Alternatively, ideas spring from almost unrelated things I read here and elsewhere. For example, recently @Chris Hennes posted his version of a Fuchsia Dunlop recipe for Shaoxing "small stir-fry" (here). A few days later, I saw the yellow chives used in that recipe, bought some and made something totally different with them.

 

Or I may just remember some old favourite, the memory triggered by nothing in particular and tell myself "you haven't made that in while. You like it!" So, out it comes again.

 

Finally (I think), if I find an unusual or unknown ingredient (it happens a lot here) I tend to buy it, then go home and search for information on it or how to cook it - even sometimes to search to find out what the heck it is. Then I will attempt to cook it. There have been some inedible, frightening failures, but the occasional winner.

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...your dancing child with his Chinese suit.

 

The Kitchen Scale Manifesto

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I have an ever growing list of new ideas and an ever growing list of recipes I've made and liked, which I sometimes want to tweak slightly. Every season is a race to make all of those that suit it.

Most of my new recipe ideas are based on flavor combinations I had tasted somewhere or saw online. 

~ Shai N.

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I too like to cook with what is best from the store and seasonally but I also want to use my new cookbooks. My freezer is full of really nice meats/poultry and our grocery stores/local butcher usually have tons of stuff to choose from.  There in lies the rub!

I like the way Chris Hennes cooks from one book and as he said before he really gets to know the author and the book that way. 

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I wing it most of the time based on what's in the fridge/freezer and counter top.  When I'm shopping I buy what looks good or just calls to me.  Sometime I have a vague idea of what I'm going to do with it but that can change on a whim.  I don't meal plan at all and usually just look  in the fridge after work and think, what can I put together whithout taking too long.  Even when doing SV which takes some planning I'm never  exactly certain what the final dish will be.  

 

As as my wife says, "always a surprise". 

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Since I prepare meals only for myself, there is no pressure other than to have something ready to quickly heat up in the microwave during the week.  My meals are based upon what I like to eat, what is on sale, and what I have in the pantry.  Even though I have a copious collection of cookbooks, I rarely refer to them anymore and just fix what I think will be nourishing and taste good.  I cook a big batch on the weekend and put the rest in the freezer and fridge for weeknight meals.  Works for me and I have sufficient variety based on different things being on sale.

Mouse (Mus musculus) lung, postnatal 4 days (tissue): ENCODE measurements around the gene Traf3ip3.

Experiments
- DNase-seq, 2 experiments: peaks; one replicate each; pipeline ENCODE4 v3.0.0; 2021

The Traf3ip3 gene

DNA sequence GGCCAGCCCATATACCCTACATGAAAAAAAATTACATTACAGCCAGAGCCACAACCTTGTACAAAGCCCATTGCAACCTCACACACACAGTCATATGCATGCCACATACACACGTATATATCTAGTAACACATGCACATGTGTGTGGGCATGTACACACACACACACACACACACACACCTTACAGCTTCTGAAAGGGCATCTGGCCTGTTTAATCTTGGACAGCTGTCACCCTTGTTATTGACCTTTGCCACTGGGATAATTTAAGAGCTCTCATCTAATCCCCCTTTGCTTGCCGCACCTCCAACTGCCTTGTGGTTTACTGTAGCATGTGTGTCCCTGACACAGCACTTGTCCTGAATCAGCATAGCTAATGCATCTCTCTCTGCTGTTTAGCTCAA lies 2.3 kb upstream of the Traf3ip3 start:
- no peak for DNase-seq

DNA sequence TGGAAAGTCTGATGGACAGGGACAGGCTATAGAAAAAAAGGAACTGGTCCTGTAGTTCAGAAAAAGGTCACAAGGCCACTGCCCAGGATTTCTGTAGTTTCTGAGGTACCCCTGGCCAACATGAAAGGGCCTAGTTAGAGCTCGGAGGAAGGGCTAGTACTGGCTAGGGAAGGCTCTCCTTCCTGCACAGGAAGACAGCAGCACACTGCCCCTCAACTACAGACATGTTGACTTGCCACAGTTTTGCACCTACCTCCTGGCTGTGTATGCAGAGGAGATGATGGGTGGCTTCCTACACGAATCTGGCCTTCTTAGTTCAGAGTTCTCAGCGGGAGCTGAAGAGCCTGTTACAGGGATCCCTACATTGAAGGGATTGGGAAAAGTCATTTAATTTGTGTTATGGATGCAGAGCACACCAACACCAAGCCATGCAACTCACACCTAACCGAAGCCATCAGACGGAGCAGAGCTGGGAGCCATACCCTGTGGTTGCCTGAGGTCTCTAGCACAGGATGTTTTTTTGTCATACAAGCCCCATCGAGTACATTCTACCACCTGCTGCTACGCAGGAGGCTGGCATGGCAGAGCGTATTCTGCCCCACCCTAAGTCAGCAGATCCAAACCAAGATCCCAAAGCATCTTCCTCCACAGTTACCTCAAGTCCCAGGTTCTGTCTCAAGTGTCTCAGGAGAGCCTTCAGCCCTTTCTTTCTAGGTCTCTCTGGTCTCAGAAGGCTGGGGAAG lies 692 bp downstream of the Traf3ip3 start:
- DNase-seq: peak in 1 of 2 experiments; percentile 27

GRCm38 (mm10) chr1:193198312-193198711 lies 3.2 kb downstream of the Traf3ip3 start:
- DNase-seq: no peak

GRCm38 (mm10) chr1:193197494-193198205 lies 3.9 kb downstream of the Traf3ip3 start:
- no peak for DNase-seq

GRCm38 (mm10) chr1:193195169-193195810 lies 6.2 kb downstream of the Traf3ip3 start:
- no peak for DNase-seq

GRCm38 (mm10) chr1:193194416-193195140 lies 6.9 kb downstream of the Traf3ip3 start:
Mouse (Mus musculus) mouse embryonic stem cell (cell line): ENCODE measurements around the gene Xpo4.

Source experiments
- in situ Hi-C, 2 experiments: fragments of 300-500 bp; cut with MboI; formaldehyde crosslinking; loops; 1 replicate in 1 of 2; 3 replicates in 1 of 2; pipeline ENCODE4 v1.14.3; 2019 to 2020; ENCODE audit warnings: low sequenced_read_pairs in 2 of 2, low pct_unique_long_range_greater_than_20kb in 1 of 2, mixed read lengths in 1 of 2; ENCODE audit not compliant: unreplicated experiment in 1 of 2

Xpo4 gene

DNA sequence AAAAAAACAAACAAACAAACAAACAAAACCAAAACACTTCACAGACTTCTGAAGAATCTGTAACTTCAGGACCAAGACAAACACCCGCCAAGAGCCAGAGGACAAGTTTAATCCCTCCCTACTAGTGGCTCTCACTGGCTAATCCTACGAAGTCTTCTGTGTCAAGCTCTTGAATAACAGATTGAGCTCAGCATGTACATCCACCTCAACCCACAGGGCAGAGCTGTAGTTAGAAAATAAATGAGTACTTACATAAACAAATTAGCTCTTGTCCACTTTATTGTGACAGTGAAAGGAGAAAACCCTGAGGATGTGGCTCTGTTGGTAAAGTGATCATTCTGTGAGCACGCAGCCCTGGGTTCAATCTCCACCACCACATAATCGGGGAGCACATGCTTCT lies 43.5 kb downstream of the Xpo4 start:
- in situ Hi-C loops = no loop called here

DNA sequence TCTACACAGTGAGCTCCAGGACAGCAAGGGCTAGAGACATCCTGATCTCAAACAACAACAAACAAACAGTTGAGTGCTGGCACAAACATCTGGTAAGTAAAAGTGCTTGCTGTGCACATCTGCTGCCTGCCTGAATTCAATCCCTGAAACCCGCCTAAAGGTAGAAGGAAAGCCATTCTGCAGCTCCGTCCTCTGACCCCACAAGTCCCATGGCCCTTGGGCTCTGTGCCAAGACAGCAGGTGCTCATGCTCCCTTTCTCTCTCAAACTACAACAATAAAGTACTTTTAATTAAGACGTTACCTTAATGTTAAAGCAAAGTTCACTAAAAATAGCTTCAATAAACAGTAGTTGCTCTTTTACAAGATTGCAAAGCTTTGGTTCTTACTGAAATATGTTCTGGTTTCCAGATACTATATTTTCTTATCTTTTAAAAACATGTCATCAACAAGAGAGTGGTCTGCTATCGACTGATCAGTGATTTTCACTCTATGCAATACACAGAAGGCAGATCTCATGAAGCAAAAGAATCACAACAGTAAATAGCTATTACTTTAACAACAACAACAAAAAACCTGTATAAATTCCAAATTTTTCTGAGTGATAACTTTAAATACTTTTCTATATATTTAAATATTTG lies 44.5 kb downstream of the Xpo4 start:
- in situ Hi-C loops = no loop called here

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I generally make a plan for the week, shop for that plan on Saturday, follow the plan over the weekend... and then often completely fail to follow it through the rest of the week. One of my favorite after-work techniques is looking through the freezer, fridge and cabinets then waiting patiently for something to make itself. That plan never seems to work too well though.

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It's kinda like wrestling a gorilla... you don't stop when you're tired, you stop when the gorilla is tired.

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16 hours ago, Okanagancook said:

I feel paralyzed about what to cook.  I have acquired a lot of cookbooks over the past couple of years.  I have a subscription to Eatyourbooks.  But I have trouble deciding.  I sit on the couch while watching tv with a pile of books, looking through them.  Sheesh.

 

but I am going to try the suggestions here http://www.thekitchn.com/7-insider-tips-for-getting-more-out-of-your-cookbooks-235215

 

@Okanagancook, I think I know what you mean. Sometimes there are too many choices!

 

I love the idea of picking one cookbook and using it for a week. If you have a hard time deciding which cookbook to use, maybe get someone else in the household to pick one that appeals to them. That way, they are invested in the choice and more likely to help out with shopping and prepping, etc. xD

 

One week is enough that you should be able to make good use of any specialty items you have to purchase, but not so long that you get tired of them, ha.